14

In most institutions, a TA position comes with an associated number of hours per week the be expended. In some cases, the TAs are actually paid by the hour, required to file timecards. In other cases (like my own Ph.D. experience), the TAs are given a number of credit-hours, just as though being a TA is taking a course (and it often is effectively a course on how to teach).

In either case, you first need to find out from your employer (the department, not the instructor) what the actual expectation is. Typically this will be somewhere between 5 and 24 hours per week---the lower end tends to be "grader only" TAs, the upper end for more extensive responsibilities like yours. If you are regularly working a lot more than that (as it sounds like you are), then something is wrong. Maybe you are being given too much work, maybe you are not working efficiently---it is impossible to tell without knowing your far more about you and your situation.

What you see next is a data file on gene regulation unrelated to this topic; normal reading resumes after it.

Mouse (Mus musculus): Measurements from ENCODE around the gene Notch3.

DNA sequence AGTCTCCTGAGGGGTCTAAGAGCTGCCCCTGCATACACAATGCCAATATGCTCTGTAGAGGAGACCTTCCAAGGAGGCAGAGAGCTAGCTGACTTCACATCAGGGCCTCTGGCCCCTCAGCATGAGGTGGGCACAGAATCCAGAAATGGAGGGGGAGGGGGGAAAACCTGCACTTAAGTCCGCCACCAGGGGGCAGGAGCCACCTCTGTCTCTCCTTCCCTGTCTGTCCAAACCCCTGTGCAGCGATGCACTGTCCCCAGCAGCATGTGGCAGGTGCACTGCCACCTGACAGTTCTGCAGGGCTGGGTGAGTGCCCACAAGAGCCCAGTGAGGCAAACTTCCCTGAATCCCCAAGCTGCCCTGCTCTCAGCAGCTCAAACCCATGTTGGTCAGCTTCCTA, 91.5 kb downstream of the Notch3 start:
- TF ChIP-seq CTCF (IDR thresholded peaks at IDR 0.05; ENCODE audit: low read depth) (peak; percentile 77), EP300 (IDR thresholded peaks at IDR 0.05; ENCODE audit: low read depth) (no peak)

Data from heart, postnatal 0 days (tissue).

What I would recommend, however, is to start by spending the next week or two documenting the actual hours you work on each task, and then bring that to the instructor for a discussion about how to address the issue. If they are not receptive, then the next step is your department leadership.

| improve this answer | |
  • 4
    My situation is unique. I was the TA for this course last semester, but the professor passed away 2 months before the start of this semester's course. The new professor has decided to bring in a new style to the course along with completely new information, which I respect, but as a TA it is hard to create content for a course I technically never took. I only graded and held tutor sessions in my previous TA positions. As a student working on my thesis and taking a full course load as well as being a TA for two courses, time management is my best friend, I truly did not expect this workload. – Stacy Sep 28 at 3:27